Readings for the week and
After completing the following assessment, do you have an internal or an external locus of control? Provide examples to support your answer. Cite your references as needed.
Locus of Control Personality Assessment, my results were 32 points ( Internal Locus of Control (moderate) )
International Journal of Scientific and Research Publications, Volume 4, Issue 2, February 2014 1 ISSN 2250-3153
A Review of Personality Types and Locus of Control as
Moderators of Stress and Conflict Management
Lecturer (Prob.), Department of Human Resources, Faculty of Commerce & Management Studies, University of Kelaniya,Kelaniya 11600, Sri Lanka
Today managing conflicts and stresses in organizations became a
prudent factor for gearing the journey of organizational success.
Due to the fact of inevitability of conflicts and stresses (Gultekin
et al.2011) it is vitalto study the factors which affect the level of
conflicts and stresses since root cause of the conflicts and
stresses are incompatible goals of the individuals (Galtun,
1973).Numerous studies examined the role of personality and its
interaction with situational demands to the perceived stress and
ways of coping with stress (Costa, Somerfield, & McCrae, 1996).
Meanwhile, the studies on work- family conflicts (Greenhaus &
Beutell ,1985) elaborated three dimensions; time-based, strain-
based, and behavior-based conflicts. Locus of Control is a strong
positive correlate of mental strain. Externals tend to report more
negative moods when faced with stressful events. Internals tend
to perceive less stress, and have better coping skills (Arsenault,
Dolan, & Ameringen, 1991). Pilisuk and Montgomery (1993)
found that an external Locus of control was related to a greater
number of stress-related somatic symptoms than an internal
Locus of controller. There, the study examines and develop a
model to elicit how A and B Personality types introduced by
Friedman and Rosenman (1974) and locus of control moderate
stresses and conflicts rendering different theories and models and
the impact of coping strategies with the particular personality
Index Terms- A/B Personality Type, Conflict, Coping, Locus of
he words stresses and conflicts (SaC) are most common in
today’s’ world. With the overloaded work and craves SaC
have been internalized and already harbored. Every human in the
world runs a journey which seemingly endless. There SaC are
envisaged since they cannot kept as secluded apart from the man.
Many numbers of researchers have been researched on types of
stresses and conflicts. And found that incompatible goals are the
root cause of SaC (Galtun, 1973). According to Robbins (2000)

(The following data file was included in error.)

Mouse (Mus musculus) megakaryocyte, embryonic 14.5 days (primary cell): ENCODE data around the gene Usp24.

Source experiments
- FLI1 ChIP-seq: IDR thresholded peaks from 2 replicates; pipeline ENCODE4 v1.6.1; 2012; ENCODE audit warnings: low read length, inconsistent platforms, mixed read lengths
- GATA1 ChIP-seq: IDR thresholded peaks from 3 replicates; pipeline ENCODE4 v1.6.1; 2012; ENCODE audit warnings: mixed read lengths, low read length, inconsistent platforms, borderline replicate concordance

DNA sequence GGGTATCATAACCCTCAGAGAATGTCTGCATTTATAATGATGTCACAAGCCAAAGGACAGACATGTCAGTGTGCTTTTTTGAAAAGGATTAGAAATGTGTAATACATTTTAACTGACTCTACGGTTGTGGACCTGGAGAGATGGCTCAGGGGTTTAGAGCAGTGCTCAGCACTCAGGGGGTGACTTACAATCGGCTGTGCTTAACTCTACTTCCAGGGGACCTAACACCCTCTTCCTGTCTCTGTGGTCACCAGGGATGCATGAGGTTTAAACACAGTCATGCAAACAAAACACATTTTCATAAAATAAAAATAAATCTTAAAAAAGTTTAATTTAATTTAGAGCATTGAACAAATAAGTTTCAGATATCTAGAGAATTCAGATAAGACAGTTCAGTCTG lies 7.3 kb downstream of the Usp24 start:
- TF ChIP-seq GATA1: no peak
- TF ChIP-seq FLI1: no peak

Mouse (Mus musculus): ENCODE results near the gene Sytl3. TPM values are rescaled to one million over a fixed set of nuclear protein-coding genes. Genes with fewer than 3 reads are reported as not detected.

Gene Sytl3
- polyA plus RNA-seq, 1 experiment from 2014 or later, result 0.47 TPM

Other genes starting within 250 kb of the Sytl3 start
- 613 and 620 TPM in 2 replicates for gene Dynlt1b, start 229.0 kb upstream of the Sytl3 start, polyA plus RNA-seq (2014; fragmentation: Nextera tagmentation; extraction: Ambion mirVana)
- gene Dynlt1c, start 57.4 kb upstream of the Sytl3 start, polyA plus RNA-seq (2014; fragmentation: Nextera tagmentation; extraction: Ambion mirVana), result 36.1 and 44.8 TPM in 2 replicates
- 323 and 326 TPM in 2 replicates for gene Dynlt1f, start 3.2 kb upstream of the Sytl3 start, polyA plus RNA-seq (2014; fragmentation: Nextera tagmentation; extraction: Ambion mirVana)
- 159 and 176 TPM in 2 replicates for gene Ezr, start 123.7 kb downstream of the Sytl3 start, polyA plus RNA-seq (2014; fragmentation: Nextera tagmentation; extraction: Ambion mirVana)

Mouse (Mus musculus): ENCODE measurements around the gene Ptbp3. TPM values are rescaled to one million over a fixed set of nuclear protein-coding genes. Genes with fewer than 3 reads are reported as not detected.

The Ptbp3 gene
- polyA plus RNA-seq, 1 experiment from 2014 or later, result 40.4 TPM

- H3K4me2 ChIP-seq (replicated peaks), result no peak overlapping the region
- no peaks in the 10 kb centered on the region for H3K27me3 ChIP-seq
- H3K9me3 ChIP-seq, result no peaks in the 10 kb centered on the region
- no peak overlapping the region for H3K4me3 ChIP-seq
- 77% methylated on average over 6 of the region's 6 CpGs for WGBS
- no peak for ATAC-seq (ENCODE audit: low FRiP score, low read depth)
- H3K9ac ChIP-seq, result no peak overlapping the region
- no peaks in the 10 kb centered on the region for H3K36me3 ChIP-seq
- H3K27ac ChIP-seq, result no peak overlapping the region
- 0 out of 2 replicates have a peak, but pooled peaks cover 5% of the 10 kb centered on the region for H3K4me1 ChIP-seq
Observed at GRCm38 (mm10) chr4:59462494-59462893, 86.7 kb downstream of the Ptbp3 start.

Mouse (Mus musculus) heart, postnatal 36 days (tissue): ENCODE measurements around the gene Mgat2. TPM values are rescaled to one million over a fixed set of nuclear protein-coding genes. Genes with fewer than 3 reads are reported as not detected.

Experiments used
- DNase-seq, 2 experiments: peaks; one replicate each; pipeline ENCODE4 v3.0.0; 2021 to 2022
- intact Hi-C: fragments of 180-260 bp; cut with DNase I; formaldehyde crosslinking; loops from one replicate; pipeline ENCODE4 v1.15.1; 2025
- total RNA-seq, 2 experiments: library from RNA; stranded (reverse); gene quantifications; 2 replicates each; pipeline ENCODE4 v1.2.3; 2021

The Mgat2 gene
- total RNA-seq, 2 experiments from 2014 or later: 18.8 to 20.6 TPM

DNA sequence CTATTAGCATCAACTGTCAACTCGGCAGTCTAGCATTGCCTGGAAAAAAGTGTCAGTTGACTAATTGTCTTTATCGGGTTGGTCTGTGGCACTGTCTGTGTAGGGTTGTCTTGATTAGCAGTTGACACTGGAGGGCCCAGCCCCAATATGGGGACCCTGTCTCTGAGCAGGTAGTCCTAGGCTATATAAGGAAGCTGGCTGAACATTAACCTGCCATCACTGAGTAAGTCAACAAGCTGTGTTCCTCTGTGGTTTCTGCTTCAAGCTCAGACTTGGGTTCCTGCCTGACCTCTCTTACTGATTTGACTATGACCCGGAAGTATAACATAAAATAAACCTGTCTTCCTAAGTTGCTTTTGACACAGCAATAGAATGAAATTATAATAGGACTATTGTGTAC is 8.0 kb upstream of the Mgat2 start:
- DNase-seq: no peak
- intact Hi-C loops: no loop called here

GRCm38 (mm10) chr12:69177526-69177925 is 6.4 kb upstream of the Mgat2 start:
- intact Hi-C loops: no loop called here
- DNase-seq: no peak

“personality” is a state of psychology which leads to human
emotions and behavior. Lazarus (1993) stated that stresses are
psychological rather than physiological. Yet, there is very little
attention has paid on personality types and its’ influence on
conflicts.Only lately researchers have considered the role of
individual difference variables in the work-family link ( Carlson,
1999; Noor, 2003; Stova, Chiu, & Greenhaus, 2002).The
psychological stress is considered as a part of a larger topic, the
emotions. Through many numbers of theoretical aspects it entails
that stress is an emotion which impacts ones psychology. It is
important to note this study discusses on psychological stress and
not on physiological. Stress defines an unfavorable person-
environmental relationship; its essence is process and change
rather than structure or stasis (Lazarus, 1993) and traditional
approaches to coping had emphasized traits or styles–that is,
stable properties of personality.(Lazarus 1966, 1981; Lazarus &
Folkman 1984; Lazarus &Launier 1978).Further, Lazarus stated
in his study (1993) that the personality variables and those that
characterize the environment come together in the appraisal of
relational meaning. An emotion is aroused not just by an
environmental demand, constraint, or resource but by their
juxtaposition with a person’s motives and beliefs. Hence, this
study focuses on how the A and B personality types introduced
by Friedman and Rosenman (1974) clinging to the locus of
control moderate stresses and conflicts. The early research on
locus of control beliefs conceptualized it as a bipolar, Funi-
dimensional construct (Lefcourt, 1976).
External locus of control was conceptualized as a
generalized belief that outcomes are determined by external
factors, whereas an internal locus of control was conceptualized
as the belief that outcomes are contingent on one’s own responses
(Kim L.S et al ,1996). Fogas and colleagues (1992) found
evidence that locus of control was a partial mediator of the
relations between stressful events and anxiety and depression
problems. These researchers show the relationship between stress
and locus of control and how the locus of control influence on
stresses that will be discussed with the early theoretical findings.
Fogas found that an external locus of control orientation was
significantly related to higher stress and lower achievement
orientation. Higher achievement orientation was positively
related to the use of active coping styles. The review by Cohen
and Edwards (1989) concluded that locus of control is the
personality characteristic that provides the most consistent and
the strongest evidence of stress-moderation.
According to the study of Keinan and Tal (2004) type A
behavior is a coping response to the threat of control loss. The
study revealed that Type As are more inclined to stress than
Type Bs and this study was able to comply with Friedman and
Rosenmans’ study on similar. However, these studies examined